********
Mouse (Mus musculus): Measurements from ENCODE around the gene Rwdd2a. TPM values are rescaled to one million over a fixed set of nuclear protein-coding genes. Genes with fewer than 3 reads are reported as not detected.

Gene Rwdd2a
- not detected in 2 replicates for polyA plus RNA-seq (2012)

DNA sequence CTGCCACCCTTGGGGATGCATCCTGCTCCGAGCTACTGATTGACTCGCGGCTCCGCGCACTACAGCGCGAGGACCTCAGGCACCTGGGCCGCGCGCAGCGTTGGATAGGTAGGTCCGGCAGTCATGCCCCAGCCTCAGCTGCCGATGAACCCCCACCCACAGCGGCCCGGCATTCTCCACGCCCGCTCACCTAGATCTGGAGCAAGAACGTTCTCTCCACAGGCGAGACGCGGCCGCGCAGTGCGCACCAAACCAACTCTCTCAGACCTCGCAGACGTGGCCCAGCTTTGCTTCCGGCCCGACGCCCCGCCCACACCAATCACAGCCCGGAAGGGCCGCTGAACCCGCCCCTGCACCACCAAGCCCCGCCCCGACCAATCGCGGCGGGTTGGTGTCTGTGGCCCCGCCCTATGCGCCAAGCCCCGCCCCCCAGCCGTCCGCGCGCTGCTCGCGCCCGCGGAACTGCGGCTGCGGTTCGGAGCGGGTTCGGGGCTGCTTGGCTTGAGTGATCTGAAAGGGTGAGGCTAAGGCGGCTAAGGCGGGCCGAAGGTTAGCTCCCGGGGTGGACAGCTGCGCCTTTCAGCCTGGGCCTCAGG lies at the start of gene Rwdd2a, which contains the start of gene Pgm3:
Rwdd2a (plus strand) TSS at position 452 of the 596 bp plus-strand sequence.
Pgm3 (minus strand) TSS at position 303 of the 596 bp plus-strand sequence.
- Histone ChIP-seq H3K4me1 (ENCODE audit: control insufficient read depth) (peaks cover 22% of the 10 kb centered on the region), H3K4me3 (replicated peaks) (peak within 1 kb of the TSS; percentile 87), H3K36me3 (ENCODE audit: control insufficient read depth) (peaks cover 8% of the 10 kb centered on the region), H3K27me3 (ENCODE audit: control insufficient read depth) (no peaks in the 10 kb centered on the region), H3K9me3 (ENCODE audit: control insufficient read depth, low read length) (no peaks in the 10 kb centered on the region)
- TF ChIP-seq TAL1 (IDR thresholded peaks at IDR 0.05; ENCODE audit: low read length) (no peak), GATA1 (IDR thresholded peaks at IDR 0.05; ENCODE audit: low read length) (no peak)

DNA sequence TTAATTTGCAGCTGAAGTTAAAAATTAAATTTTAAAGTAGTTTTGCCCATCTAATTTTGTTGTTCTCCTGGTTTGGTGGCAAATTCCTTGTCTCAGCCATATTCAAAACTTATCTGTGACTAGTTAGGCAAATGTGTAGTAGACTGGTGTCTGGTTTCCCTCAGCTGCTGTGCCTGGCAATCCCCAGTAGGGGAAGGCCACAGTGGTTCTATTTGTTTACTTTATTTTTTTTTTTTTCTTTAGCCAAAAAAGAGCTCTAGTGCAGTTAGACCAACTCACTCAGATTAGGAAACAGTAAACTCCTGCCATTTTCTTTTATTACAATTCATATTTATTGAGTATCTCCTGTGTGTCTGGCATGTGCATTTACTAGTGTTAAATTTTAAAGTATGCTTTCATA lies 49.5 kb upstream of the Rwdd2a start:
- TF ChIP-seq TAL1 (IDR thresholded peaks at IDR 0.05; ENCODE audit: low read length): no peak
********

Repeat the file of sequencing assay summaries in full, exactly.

Mouse (Mus musculus): Measurements from ENCODE around the gene Rwdd2a. TPM values are rescaled to one million over a fixed set of nuclear protein-coding genes. Genes with fewer than 3 reads are reported as not detected.

Gene Rwdd2a
- not detected in 2 replicates for polyA plus RNA-seq (2012)

DNA sequence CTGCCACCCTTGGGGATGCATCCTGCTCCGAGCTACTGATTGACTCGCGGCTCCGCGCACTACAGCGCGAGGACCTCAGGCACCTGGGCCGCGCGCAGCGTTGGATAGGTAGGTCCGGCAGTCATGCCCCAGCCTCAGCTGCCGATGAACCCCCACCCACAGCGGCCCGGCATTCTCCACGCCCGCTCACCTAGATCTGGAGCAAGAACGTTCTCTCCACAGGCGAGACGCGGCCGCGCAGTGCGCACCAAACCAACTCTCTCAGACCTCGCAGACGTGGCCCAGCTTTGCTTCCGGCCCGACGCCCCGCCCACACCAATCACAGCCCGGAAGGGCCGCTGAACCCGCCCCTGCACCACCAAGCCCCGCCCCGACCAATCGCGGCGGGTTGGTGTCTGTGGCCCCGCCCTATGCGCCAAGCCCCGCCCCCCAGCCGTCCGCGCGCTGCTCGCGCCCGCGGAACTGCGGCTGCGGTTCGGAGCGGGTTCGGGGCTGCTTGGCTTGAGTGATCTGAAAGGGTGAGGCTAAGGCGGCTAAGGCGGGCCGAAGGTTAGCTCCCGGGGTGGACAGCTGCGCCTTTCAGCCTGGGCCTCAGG lies at the start of gene Rwdd2a, which contains the start of gene Pgm3:
Rwdd2a (plus strand) TSS at position 452 of the 596 bp plus-strand sequence.
Pgm3 (minus strand) TSS at position 303 of the 596 bp plus-strand sequence.
- Histone ChIP-seq H3K4me1 (ENCODE audit: control insufficient read depth) (peaks cover 22% of the 10 kb centered on the region), H3K4me3 (replicated peaks) (peak within 1 kb of the TSS; percentile 87), H3K36me3 (ENCODE audit: control insufficient read depth) (peaks cover 8% of the 10 kb centered on the region), H3K27me3 (ENCODE audit: control insufficient read depth) (no peaks in the 10 kb centered on the region), H3K9me3 (ENCODE audit: control insufficient read depth, low read length) (no peaks in the 10 kb centered on the region)
- TF ChIP-seq TAL1 (IDR thresholded peaks at IDR 0.05; ENCODE audit: low read length) (no peak), GATA1 (IDR thresholded peaks at IDR 0.05; ENCODE audit: low read length) (no peak)

DNA sequence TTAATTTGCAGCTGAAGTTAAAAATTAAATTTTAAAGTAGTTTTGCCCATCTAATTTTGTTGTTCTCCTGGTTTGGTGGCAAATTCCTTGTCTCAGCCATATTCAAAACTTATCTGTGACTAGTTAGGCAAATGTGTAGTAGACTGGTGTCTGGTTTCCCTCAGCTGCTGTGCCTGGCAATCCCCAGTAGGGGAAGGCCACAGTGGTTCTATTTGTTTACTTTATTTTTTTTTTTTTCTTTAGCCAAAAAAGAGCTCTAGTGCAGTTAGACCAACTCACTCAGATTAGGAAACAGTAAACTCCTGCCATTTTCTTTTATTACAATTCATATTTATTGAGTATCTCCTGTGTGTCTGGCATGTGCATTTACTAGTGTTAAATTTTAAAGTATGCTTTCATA lies 49.5 kb upstream of the Rwdd2a start:
- TF ChIP-seq TAL1 (IDR thresholded peaks at IDR 0.05; ENCODE audit: low read length): no peak